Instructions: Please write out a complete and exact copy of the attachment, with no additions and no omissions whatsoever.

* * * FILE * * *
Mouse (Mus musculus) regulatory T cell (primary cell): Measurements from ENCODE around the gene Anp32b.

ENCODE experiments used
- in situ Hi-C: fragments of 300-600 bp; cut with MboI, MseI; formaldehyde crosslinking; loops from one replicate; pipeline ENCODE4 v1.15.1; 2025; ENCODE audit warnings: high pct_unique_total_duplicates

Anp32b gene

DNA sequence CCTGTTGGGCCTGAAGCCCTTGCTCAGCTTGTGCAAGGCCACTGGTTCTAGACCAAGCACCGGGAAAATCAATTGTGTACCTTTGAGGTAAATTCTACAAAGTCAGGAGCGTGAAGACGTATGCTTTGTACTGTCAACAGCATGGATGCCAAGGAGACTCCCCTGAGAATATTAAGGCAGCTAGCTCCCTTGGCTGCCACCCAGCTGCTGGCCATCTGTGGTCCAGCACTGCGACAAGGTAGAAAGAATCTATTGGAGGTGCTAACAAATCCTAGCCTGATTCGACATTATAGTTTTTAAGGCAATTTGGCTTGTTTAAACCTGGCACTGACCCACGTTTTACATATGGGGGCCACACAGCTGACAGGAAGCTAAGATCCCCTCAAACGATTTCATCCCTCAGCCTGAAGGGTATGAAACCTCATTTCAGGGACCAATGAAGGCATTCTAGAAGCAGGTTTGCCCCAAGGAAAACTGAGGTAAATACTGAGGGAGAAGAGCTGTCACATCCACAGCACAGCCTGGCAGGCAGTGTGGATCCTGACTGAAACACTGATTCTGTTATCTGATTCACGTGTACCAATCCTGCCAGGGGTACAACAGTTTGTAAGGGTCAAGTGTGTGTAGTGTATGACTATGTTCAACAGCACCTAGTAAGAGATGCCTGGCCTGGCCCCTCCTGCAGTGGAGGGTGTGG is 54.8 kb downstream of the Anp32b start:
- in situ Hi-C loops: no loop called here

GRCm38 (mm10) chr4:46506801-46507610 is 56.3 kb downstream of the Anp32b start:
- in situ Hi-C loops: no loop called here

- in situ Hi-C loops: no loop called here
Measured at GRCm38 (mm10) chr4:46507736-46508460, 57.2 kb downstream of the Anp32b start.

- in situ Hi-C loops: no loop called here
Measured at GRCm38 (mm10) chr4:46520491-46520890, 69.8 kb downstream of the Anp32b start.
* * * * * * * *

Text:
Mouse (Mus musculus) regulatory T cell (primary cell): Measurements from ENCODE around the gene Anp32b.

ENCODE experiments used
- in situ Hi-C: fragments of 300-600 bp; cut with MboI, MseI; formaldehyde crosslinking; loops from one replicate; pipeline ENCODE4 v1.15.1; 2025; ENCODE audit warnings: high pct_unique_total_duplicates

Anp32b gene

DNA sequence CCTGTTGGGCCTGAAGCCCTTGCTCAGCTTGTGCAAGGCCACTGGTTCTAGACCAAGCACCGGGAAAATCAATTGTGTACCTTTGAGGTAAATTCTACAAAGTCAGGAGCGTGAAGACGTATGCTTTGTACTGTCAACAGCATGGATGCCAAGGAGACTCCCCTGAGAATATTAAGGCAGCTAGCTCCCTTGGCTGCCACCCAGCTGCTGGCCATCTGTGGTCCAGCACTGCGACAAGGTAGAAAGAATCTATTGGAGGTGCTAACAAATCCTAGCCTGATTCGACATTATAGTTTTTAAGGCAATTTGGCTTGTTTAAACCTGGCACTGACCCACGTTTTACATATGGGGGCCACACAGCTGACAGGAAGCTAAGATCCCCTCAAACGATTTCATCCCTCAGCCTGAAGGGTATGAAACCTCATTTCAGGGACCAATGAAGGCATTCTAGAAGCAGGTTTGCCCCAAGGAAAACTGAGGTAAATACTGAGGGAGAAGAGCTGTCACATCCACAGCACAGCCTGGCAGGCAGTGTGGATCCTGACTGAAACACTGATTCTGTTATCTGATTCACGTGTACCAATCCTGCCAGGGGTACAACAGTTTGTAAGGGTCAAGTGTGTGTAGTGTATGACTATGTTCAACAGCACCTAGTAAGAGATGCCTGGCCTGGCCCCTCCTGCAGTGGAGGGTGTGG is 54.8 kb downstream of the Anp32b start:
- in situ Hi-C loops: no loop called here

GRCm38 (mm10) chr4:46506801-46507610 is 56.3 kb downstream of the Anp32b start:
- in situ Hi-C loops: no loop called here

- in situ Hi-C loops: no loop called here
Measured at GRCm38 (mm10) chr4:46507736-46508460, 57.2 kb downstream of the Anp32b start.

- in situ Hi-C loops: no loop called here
Measured at GRCm38 (mm10) chr4:46520491-46520890, 69.8 kb downstream of the Anp32b start.